An agency might write a blog post about a webinar for a client and, the next day, webinar registration goes up. So it must have been the content that drove the traffic, right? Read more

This post was first published by Blaise Lucey on March Communications’ blog PR Nonsense.

Say that your tech company recently got covered in a major tech publication like TechCrunch or VentureBeat. For about a week, you see a pretty big spike in traffic going to your website. Maybe a few people even register for a trial of your product or sign up for your email newsletter.

Is all of that traffic related to the article? Could you say that all of it is directly related to public relations outreach? Read more

This post was first published by Blaise Lucey on March Communications’ blog PR Nonsense.

It’s the new year, which means it’s the season for forecasting and predictions. At March, we’ve been thinking about what tech PR agencies will need going forward.

How are tech companies communicating to prospects and customers today? What channels and platforms are being used the most? Which publications and outlets are most read? What do tech companies want from a PR agency?

At the beginning of 2013, March noticed three distinct demands from clients: content marketing, research and analytics. Over the past year, we decided to see exactly what – and how – PR fits within these emerging needs. And it’s been a pretty cool journey. Read more

This post was first published by Kacey Albertine on March Communications’ blog PR Nonsense.

PR measurement is an art and science that even many of the brightest minds in the industry haven’t quite figured out yet, and certainly not perfected. Earlier this month, the International Association for the Measurement and Evaluation of Communication (AMEC), the UK Public Relations Consultants Association (PRCA) and the International Communications Consultancy Organisation (ICCO) came together to release a powerful guide on PR measurement.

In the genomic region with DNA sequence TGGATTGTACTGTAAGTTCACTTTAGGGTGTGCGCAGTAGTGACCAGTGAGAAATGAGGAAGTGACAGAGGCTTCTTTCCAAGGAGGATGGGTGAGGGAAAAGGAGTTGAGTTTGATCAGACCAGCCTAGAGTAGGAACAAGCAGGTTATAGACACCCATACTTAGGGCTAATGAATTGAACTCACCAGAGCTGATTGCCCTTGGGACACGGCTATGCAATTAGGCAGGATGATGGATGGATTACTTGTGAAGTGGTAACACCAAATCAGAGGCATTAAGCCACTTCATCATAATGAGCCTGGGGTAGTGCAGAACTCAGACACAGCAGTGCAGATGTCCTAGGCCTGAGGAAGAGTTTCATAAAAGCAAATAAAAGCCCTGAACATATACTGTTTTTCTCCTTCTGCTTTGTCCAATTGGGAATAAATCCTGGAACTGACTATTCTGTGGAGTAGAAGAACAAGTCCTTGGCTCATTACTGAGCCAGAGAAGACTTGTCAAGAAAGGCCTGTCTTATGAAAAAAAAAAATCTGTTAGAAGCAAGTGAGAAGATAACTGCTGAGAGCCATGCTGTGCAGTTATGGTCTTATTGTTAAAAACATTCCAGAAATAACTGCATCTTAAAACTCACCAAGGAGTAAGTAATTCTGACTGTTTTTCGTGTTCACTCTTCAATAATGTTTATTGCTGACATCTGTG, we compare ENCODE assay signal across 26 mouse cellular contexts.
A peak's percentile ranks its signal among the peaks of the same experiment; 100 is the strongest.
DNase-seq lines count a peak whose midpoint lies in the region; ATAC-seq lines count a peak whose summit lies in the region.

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This post was first published by Nate Hubbell on March Communications’ blog PR Nonsense.

PR measurement is an art and science that even many of the brightest minds in the industry haven’t quite figured out yet, and certainly not perfected. Earlier this month, the International Association for the Measurement and Evaluation of Communication (AMEC), the UK Public Relations Consultants Association (PRCA) and the International Communications Consultancy Organisation (ICCO) came together to release a powerful guide on PR measurement.

Since March prides itself on “taking the guesswork out of PR,” the March Insights team has delved into the guide to help hone our own tactics and processes for both measurement and research. Below is Part One of a two-part series where Nate Hubbell provides some thoughts on a few of the key points that resonated with him the most, and some thoughts on where they can be further refined or improved. Kacey Albertine will post offer her thoughts in Part Two.

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This post was first published by Doug Flora on March Communications’ blog, PR Nonsense, and may be viewed here.

It’s official: Big Data is now a mainstream business buzzword, not just tech insider terminology. Steve Lohr recently cited Big Data’s appearance as a  featured topic at the World Economic Forum, its prominence in the New York Times’ headlines and even as the butt of a joke in a Dilbert comic strip, all as evidence that the (sometimes vague) term is catching on in the popular mindset. Read more